toxemia (tŏksēˈmēə) [key], disease state caused by the presence in the blood of bacterial toxins or other harmful substances. The effects of the bacterial toxins known as endotoxins are relatively uniform, regardless of which bacterial species the toxin comes from, and are separate from the effects caused by the infecting bacterium itself. A small amount of endotoxin (released by dead bacteria) produces one or more fever episodes, thought to be caused by release of a fever-inducing substance from damaged white blood cells. Large quantities of endotoxin cause shock and death. Exotoxins are proteins released by bacteria that have specific effects on target tissues, e.g., botulinus toxin affects the nervous system. See also septicemia.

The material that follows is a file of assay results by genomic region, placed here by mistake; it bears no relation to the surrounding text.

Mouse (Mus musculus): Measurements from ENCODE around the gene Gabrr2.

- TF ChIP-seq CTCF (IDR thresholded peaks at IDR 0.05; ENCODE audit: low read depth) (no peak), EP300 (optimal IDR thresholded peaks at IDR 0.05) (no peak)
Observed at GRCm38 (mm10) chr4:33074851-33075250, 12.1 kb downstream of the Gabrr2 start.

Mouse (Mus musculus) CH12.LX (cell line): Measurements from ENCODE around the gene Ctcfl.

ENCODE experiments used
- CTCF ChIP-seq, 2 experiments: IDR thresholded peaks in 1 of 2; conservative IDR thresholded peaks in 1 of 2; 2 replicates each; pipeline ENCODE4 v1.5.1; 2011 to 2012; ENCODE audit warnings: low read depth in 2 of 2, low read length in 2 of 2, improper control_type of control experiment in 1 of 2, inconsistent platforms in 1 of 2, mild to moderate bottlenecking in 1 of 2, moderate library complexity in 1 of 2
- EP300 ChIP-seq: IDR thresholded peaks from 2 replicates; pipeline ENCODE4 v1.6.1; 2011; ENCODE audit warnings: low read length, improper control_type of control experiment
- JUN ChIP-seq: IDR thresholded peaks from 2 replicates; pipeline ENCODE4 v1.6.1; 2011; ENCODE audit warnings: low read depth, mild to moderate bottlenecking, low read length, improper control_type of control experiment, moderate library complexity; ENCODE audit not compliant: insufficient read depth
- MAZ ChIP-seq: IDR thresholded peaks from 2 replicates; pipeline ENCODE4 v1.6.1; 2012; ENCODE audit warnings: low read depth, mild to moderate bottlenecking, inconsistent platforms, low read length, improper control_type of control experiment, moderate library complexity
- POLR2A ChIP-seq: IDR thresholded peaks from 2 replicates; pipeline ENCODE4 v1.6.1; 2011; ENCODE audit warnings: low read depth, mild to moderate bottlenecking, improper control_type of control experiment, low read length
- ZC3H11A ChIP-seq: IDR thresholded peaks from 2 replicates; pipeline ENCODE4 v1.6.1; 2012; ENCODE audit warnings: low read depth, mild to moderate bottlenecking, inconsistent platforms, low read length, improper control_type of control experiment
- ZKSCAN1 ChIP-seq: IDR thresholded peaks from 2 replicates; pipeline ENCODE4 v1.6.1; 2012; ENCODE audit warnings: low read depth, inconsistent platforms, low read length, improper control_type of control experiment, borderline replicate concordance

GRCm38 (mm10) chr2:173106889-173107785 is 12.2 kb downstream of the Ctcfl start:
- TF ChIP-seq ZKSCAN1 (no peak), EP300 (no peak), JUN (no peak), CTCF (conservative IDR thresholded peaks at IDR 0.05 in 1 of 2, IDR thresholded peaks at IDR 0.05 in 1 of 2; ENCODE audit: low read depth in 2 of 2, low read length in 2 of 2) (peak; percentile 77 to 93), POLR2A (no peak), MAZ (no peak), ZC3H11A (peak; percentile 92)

The term toxemia is also used for a disorder occurring during the latter half of pregnancy characterized by high blood pressure, the appearance of protein in the urine, and edema. If not treated it can result in convulsions and coma. The cause of toxemia of pregnancy has not been established with certainty. See also eclampsia.
The Columbia Electronic Encyclopedia, 6th ed. Copyright © 2012, Columbia University Press. All rights reserved.
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